The Norfolk State University Counseling Center will be hosting an open house event at 12 p.m. to 4 p.m. at the Student Service Building, room 312, on Friday, Sept. 20. The event encourages reducing the stigma around mental health.
Mental health is a huge issue that many people, especially in the African American community tend to stray away from. According to the U.S. Department of Health and Human Services Office of Minority Health, African Americans are 10-20% more likely to experience psychological problems than their Caucasian American counterparts. Mental illness is often tossed aside in the African American community as just experiencing an ‘off day’ or having ‘the blues.’ While those could be valid excuses, shouldn’t you take care of your mind the same way you take care of your body during a cold, virus, or fever? So, why is mental illness such a stigma in the African American community?
African Americans historically have been berated for showing any signs of mental illness during slavery. This behavior was a form of “acting out.” They would be beaten and abused for acting “crazy.” This idea continued through subsequent generations, leaving a lot of African Americans to believe that mental illness is a sign of weakness.
The lack of representation and misdiagnoses are another reason, as only 3.5% of the American Psychiatric Association and 1.5% of the American Psychological Association are African American. With the lack of diversity in this field, many African Americans feel that the typical psychologist does not represent them, nor understand their struggles.
African Americans are also more likely to receive an inaccurate diagnosis. Many African American men are misdiagnosed with schizophrenia, when they are experiencing symptoms of mood disorders or Post Traumatic Stress Disorder, a.k.a. PTSD, as reported by the National Alliance on Mental Illness.
According to the Mayo Clinic, there are several methods to fighting the stigma against mental health. One of them is to receive treatment. Receiving treatment can help relieve the symptoms that interfere with your work and personal life. Joining a support group is another step to ending the stigma. Joining a support group can help educate you and the people around you about mental illness. By getting educated on mental health issues, you can help start informing people on how to possibly deal with their mental illness or help them notice family and friends that may be experiencing symptoms of mental illness. This opens a conversation about mental illness to your social circle and further removes the barriers to getting help.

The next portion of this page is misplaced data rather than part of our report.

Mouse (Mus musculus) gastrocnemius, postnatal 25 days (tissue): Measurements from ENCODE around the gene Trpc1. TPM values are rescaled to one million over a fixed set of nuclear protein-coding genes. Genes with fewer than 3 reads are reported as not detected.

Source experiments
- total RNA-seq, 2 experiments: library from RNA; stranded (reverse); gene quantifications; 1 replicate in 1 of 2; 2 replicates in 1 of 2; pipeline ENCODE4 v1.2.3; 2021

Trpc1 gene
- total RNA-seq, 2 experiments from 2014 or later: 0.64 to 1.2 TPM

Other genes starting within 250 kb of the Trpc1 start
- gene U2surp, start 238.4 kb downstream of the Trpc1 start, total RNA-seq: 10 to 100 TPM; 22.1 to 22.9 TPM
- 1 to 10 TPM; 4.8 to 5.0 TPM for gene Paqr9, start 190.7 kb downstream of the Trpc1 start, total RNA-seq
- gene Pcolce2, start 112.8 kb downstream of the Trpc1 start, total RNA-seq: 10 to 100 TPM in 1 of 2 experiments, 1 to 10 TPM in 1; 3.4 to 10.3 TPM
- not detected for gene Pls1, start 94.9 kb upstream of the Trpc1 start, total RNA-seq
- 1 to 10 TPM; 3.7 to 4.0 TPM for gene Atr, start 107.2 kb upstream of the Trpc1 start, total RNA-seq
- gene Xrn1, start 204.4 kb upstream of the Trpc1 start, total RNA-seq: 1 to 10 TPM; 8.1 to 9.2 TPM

Starting the conversation about mental health is how we can end the stigma in our community. Dr. Vanessa Caldwell Jenkins, director of the Counseling Center at Norfolk State University, says it best, “You don’t want to wait till it’s too late. [You] want to address [mental illness] as soon as possible.”
The Counseling Center Open House is to open the conversation about mental health and to end the stigma around it in the African American starting with educating the students at Norfolk State University. The Counseling Center offers many services. They provide safe places to unwind and relax, such as a wellness room and a massage chair. The Counseling Center also offers group therapy sessions and individual therapy sessions. All these services are, of course, free and confidential.
End the stigma by joining the conversation.